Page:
Last week Granny Anne and I returned from a two-week cruise to some of the cities around the Baltic Sea. We visited Copenhagen, Helsinki, St Petersburg, Tallinn, Stockholm and Warnemunde and (just in case you are as hazy about the Baltic region as I was a few weeks ago) these cities are in Denmark, Finland, Russia, Estonia, Sweden and Germany respectively.
Our ship was the lovely old “Ocean Majesty” and our travel company was Page and Moy.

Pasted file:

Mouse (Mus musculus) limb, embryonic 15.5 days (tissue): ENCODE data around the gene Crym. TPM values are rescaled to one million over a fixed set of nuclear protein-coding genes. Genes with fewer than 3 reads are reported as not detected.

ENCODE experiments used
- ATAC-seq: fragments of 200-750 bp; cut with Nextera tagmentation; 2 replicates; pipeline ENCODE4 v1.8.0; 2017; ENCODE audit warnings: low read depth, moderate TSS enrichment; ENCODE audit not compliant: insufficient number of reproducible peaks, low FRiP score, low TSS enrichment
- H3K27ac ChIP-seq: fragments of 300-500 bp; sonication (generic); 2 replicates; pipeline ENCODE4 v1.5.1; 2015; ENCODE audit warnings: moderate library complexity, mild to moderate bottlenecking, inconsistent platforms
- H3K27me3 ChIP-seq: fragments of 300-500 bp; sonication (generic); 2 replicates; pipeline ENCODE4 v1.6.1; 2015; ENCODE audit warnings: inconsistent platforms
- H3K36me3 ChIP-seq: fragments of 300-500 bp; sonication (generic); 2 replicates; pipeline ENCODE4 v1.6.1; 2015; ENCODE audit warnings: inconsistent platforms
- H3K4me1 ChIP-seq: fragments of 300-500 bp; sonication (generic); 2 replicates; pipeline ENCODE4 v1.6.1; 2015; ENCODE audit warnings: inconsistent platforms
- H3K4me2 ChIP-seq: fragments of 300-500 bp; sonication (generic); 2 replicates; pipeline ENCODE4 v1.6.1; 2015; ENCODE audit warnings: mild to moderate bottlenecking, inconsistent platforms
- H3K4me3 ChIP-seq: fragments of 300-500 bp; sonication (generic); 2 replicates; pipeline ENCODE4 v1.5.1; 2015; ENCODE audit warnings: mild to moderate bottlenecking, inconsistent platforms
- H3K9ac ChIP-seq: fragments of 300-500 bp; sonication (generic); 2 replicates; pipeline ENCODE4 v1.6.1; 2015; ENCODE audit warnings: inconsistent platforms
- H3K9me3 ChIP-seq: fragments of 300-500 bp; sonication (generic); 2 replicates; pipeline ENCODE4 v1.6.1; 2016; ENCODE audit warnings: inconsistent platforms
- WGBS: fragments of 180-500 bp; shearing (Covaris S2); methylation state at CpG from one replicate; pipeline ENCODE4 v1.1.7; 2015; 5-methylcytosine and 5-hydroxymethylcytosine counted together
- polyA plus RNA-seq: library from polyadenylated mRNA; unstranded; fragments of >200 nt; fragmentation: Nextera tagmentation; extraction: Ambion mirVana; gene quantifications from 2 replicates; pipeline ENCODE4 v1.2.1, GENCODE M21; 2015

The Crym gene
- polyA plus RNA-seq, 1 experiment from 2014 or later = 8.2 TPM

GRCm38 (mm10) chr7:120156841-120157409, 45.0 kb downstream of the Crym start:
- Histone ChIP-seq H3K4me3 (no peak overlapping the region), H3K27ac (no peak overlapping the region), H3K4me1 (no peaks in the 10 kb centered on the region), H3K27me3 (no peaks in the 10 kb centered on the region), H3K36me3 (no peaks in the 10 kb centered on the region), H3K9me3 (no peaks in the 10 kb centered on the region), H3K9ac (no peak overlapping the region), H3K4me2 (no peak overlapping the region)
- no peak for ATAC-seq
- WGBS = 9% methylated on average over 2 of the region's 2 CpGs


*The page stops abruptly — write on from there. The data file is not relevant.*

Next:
Ocean Majesty is considered a small ship with a tonnage of 10.417 and accommodation for a maximum of 621 passengers (250 crew). Page and Moy have chartered her for some time but this arrangement will be coming to an end soon (when Ocean Majesty will be replaced by the Athena). She was built as a car ferry in 1966 and refitted as a cruise ship some years later, which might give the impression that the ship is some sort of compromise, neither one thing nor the other. Actually, this was certainly not the case in our experience. Although Ocean Majesty is quite old, we found our cabin perfectly comfortable and it provided ample space and storage space for two. Admittedly it would have felt a bit crowded had the two additional fold-down bunks been in use as well. The ship is kept immaculately clean and standards of hygiene on board were reassuringly high. This ship has a reputation for friendliness and personal attention and, in our experience, it seems likely that every single member of the crew contributes to this. Everywhere we went on board we were greeted with a smile, whether you met the junior staff polishing the handrails on the staircases, or the senior ranking crew or anyone in between. I couldn’t fault the service. It was excellent, whether from our lovely cabin stewardess, Nina from Romania, or from the tour team, or anyone else on board. The ship’s photographer did a great job for us at short notice and with very little time at the end of the cruise and, as for the restaurant staff, they were brilliant. At breakfast and lunch the waiters guided us to the next available table, which varied each day, as did the other passengers around us. At dinner we had the same table and waiters every day. Thus at breakfast and lunch we met new people – generally a pleasant experience but at the risk of exposure to one of the tiny minority of dedicated whingers who would find fault with any situation. These were the few who imagined that their health problems and dietary pickiness, or susceptibility to seasickness would make scintillating conversation for all within hearing. Fortunately they were indeed very few and soon found themselves ignored by the rest. Incidentally, though there was some seasickness on board during one particularly stormy night, I detected no evidence of it.